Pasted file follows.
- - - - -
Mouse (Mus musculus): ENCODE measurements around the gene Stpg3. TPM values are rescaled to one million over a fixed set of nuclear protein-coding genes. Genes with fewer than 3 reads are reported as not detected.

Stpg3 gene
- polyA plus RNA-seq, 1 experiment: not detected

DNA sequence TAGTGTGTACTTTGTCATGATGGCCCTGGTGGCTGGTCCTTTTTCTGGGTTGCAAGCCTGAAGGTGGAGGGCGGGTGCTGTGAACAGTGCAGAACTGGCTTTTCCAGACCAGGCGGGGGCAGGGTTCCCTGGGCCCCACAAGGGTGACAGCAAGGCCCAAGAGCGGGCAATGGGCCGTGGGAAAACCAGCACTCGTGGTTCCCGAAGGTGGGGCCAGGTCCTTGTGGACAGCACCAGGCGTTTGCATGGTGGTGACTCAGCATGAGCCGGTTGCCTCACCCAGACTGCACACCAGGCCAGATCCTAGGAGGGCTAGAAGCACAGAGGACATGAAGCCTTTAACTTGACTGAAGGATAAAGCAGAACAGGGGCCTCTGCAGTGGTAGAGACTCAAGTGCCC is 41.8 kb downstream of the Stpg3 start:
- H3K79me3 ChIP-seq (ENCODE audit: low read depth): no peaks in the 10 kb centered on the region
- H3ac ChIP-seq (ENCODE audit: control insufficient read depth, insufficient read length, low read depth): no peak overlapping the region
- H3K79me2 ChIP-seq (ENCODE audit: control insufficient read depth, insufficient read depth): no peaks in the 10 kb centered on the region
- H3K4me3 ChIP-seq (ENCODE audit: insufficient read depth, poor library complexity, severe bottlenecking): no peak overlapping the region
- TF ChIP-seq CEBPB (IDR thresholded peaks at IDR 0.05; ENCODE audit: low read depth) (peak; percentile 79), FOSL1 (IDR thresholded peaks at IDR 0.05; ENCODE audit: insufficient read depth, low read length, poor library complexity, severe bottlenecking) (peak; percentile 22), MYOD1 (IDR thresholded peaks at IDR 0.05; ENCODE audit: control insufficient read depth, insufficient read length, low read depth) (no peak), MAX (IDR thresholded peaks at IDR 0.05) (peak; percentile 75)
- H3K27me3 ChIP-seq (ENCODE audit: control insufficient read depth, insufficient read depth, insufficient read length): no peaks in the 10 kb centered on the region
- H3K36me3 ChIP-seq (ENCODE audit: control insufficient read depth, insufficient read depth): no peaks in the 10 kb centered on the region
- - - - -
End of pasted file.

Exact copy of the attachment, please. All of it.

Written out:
Mouse (Mus musculus): ENCODE measurements around the gene Stpg3. TPM values are rescaled to one million over a fixed set of nuclear protein-coding genes. Genes with fewer than 3 reads are reported as not detected.

Stpg3 gene
- polyA plus RNA-seq, 1 experiment: not detected

DNA sequence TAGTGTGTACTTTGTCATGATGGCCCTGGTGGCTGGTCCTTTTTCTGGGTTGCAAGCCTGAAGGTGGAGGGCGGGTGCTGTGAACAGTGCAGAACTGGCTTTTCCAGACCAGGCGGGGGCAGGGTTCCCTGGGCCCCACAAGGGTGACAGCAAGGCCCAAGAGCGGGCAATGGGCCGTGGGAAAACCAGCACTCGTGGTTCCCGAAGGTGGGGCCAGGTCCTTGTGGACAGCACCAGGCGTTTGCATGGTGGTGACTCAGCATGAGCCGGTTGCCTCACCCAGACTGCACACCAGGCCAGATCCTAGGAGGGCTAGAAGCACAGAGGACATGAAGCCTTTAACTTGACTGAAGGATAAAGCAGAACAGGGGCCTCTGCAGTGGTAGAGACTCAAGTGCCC is 41.8 kb downstream of the Stpg3 start:
- H3K79me3 ChIP-seq (ENCODE audit: low read depth): no peaks in the 10 kb centered on the region
- H3ac ChIP-seq (ENCODE audit: control insufficient read depth, insufficient read length, low read depth): no peak overlapping the region
- H3K79me2 ChIP-seq (ENCODE audit: control insufficient read depth, insufficient read depth): no peaks in the 10 kb centered on the region
- H3K4me3 ChIP-seq (ENCODE audit: insufficient read depth, poor library complexity, severe bottlenecking): no peak overlapping the region
- TF ChIP-seq CEBPB (IDR thresholded peaks at IDR 0.05; ENCODE audit: low read depth) (peak; percentile 79), FOSL1 (IDR thresholded peaks at IDR 0.05; ENCODE audit: insufficient read depth, low read length, poor library complexity, severe bottlenecking) (peak; percentile 22), MYOD1 (IDR thresholded peaks at IDR 0.05; ENCODE audit: control insufficient read depth, insufficient read length, low read depth) (no peak), MAX (IDR thresholded peaks at IDR 0.05) (peak; percentile 75)
- H3K27me3 ChIP-seq (ENCODE audit: control insufficient read depth, insufficient read depth, insufficient read length): no peaks in the 10 kb centered on the region
- H3K36me3 ChIP-seq (ENCODE audit: control insufficient read depth, insufficient read depth): no peaks in the 10 kb centered on the region